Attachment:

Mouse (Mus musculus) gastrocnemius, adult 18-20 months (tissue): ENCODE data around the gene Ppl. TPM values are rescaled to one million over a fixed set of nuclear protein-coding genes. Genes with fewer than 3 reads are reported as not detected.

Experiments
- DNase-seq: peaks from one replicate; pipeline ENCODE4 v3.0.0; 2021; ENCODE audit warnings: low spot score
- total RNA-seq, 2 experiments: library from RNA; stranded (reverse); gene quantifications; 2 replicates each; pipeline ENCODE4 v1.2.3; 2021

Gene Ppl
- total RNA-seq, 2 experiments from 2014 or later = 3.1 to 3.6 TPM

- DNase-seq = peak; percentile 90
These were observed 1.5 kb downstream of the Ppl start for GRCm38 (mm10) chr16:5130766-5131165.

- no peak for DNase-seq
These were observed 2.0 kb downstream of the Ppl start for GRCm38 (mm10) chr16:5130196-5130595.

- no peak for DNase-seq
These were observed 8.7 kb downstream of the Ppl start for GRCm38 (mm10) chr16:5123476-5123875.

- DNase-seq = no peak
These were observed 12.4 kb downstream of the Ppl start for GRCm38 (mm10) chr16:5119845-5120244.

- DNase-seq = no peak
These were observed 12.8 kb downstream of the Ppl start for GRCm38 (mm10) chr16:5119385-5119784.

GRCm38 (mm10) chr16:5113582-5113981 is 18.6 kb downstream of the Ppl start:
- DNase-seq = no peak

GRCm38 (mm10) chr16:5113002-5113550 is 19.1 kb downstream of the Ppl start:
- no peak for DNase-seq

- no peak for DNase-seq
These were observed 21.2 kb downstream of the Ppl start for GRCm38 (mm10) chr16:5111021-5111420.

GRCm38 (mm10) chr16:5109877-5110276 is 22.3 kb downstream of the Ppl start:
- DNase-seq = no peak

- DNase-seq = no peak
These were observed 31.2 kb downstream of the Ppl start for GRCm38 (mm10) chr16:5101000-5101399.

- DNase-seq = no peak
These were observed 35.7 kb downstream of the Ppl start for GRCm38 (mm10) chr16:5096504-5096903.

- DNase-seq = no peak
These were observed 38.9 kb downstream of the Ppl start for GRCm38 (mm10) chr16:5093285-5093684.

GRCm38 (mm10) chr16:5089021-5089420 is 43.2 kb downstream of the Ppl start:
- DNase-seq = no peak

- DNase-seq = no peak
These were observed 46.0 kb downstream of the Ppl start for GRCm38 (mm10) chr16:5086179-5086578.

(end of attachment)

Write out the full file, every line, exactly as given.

Mouse (Mus musculus) gastrocnemius, adult 18-20 months (tissue): ENCODE data around the gene Ppl. TPM values are rescaled to one million over a fixed set of nuclear protein-coding genes. Genes with fewer than 3 reads are reported as not detected.

Experiments
- DNase-seq: peaks from one replicate; pipeline ENCODE4 v3.0.0; 2021; ENCODE audit warnings: low spot score
- total RNA-seq, 2 experiments: library from RNA; stranded (reverse); gene quantifications; 2 replicates each; pipeline ENCODE4 v1.2.3; 2021

Gene Ppl
- total RNA-seq, 2 experiments from 2014 or later = 3.1 to 3.6 TPM

- DNase-seq = peak; percentile 90
These were observed 1.5 kb downstream of the Ppl start for GRCm38 (mm10) chr16:5130766-5131165.

- no peak for DNase-seq
These were observed 2.0 kb downstream of the Ppl start for GRCm38 (mm10) chr16:5130196-5130595.

- no peak for DNase-seq
These were observed 8.7 kb downstream of the Ppl start for GRCm38 (mm10) chr16:5123476-5123875.

- DNase-seq = no peak
These were observed 12.4 kb downstream of the Ppl start for GRCm38 (mm10) chr16:5119845-5120244.

- DNase-seq = no peak
These were observed 12.8 kb downstream of the Ppl start for GRCm38 (mm10) chr16:5119385-5119784.

GRCm38 (mm10) chr16:5113582-5113981 is 18.6 kb downstream of the Ppl start:
- DNase-seq = no peak

GRCm38 (mm10) chr16:5113002-5113550 is 19.1 kb downstream of the Ppl start:
- no peak for DNase-seq

- no peak for DNase-seq
These were observed 21.2 kb downstream of the Ppl start for GRCm38 (mm10) chr16:5111021-5111420.

GRCm38 (mm10) chr16:5109877-5110276 is 22.3 kb downstream of the Ppl start:
- DNase-seq = no peak

- DNase-seq = no peak
These were observed 31.2 kb downstream of the Ppl start for GRCm38 (mm10) chr16:5101000-5101399.

- DNase-seq = no peak
These were observed 35.7 kb downstream of the Ppl start for GRCm38 (mm10) chr16:5096504-5096903.

- DNase-seq = no peak
These were observed 38.9 kb downstream of the Ppl start for GRCm38 (mm10) chr16:5093285-5093684.

GRCm38 (mm10) chr16:5089021-5089420 is 43.2 kb downstream of the Ppl start:
- DNase-seq = no peak

- DNase-seq = no peak
These were observed 46.0 kb downstream of the Ppl start for GRCm38 (mm10) chr16:5086179-5086578.